- Jim Cook – U.S. Forest Service - National Interagency Fire Center
- Ivan Erskine – U.S. Forest Service - Ashley National Forest
- Steve Holdsambeck – U.S. Forest Service - Intermountain Regional Office
- Bob Kambitsch – Bureau of Land Management - National Interagency Fire Center
- Blaine Moriarty – U.S. Forest Service - Boise National Forest
- Val Norman – Retired U.S. Forest Service
- Kim Osborn – U.S. Forest Service - Intermountain Regional Office
- Lisa Ross – U.S. Forest Service - Ashley National Forest
- Nina Walker – Bureau of Land Management - National Wildfire Coordinating Group
Google Earth fly-around animation for the Cart Creek area.
Documents and Publications:
*These documents are historical and are not currently accessible; please contact NWCG if you need assistance having the documents read.
- Cart Creek Fire Investigation Report (U.S. Forest Service)
- *Vernal Express Newspaper Articles (July 1977)
- Green River Star News Article (July 1977)
- Biography of Gene Campbell
- Biography of David Noel
- *Preliminary Report of Task Force on Study of Fatal/Near-fatal Wildland Fire Accidents (1980)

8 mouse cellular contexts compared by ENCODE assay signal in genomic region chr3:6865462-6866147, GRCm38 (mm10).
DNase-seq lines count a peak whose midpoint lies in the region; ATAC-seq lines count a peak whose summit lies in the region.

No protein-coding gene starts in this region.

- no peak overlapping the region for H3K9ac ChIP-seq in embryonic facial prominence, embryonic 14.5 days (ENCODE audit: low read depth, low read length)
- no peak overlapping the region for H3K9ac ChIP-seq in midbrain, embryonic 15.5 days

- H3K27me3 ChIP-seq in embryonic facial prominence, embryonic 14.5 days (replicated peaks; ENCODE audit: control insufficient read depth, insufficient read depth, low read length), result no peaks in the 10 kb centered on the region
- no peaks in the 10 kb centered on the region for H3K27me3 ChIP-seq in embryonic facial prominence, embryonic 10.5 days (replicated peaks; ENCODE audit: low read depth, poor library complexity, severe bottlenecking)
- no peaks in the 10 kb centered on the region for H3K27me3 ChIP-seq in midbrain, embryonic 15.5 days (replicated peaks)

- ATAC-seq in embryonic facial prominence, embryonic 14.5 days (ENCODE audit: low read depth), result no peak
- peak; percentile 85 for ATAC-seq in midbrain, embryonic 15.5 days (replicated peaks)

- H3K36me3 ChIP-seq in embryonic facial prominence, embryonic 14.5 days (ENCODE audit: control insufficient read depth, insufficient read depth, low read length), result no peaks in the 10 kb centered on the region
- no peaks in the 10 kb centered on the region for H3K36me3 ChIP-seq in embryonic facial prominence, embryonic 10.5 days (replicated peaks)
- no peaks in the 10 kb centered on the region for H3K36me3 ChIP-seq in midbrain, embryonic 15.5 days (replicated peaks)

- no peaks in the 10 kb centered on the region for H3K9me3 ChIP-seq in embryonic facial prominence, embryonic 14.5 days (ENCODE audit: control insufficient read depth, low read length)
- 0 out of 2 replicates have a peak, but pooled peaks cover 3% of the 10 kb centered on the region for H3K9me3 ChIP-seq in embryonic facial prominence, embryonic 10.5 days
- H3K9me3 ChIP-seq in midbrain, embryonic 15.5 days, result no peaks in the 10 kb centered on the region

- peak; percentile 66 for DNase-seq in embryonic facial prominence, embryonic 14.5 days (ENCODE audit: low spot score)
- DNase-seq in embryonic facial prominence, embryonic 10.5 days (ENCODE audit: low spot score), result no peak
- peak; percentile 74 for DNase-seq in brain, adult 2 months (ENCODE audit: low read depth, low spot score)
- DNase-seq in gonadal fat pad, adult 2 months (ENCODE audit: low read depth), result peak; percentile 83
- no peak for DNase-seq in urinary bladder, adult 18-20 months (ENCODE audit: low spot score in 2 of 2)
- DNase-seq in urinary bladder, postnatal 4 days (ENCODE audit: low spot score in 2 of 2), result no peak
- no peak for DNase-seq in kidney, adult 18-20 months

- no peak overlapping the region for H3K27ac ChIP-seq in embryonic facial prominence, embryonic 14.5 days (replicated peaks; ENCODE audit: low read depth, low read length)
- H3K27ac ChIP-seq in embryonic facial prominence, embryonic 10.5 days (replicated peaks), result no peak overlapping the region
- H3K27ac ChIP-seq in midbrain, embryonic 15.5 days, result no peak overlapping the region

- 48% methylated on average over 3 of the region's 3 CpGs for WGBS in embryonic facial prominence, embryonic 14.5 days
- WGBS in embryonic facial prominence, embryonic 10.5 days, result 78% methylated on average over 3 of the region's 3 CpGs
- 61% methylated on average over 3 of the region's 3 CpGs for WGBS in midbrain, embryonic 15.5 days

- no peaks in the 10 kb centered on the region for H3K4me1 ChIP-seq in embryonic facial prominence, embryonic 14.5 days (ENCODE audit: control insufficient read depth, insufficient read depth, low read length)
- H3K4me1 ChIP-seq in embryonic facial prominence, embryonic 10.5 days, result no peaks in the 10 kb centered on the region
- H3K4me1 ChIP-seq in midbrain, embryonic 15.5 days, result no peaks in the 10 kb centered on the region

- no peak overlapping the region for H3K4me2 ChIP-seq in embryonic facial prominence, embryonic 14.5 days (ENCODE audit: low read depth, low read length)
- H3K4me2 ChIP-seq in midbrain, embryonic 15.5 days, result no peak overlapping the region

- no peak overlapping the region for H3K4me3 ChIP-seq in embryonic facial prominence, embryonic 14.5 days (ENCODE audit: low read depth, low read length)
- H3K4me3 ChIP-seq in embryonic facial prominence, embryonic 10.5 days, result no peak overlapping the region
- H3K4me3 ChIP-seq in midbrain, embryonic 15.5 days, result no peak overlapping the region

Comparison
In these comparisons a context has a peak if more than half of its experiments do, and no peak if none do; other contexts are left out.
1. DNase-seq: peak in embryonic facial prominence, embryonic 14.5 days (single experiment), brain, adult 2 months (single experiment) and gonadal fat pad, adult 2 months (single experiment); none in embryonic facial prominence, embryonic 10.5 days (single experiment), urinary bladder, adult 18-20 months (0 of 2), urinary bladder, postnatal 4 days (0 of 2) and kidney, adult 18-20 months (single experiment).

- Survivor Rick Martin's first-hand comments and corrections
Local Contact Information
Ashley National Forest
355 North Vernal Ave.
Vernal, Utah 84078
Phone (435) 789-1181
This memorial is in honor of Gene Campbell (January 2, 1920 - July 16, 1977), Dwight Emery Hodgkinson (December 10, 1954 - July 16, 1977), and David Kay Noel (June 11, 1941 - July 16, 1977) who lost their lives on the Cart Creek Fire. The memorial was erected by contributions of money and physical effort by friends and families of the three deceased men. It is located at Firefighters Memorial Campground (formerly Bootleg Campground) on Ashley National Forest.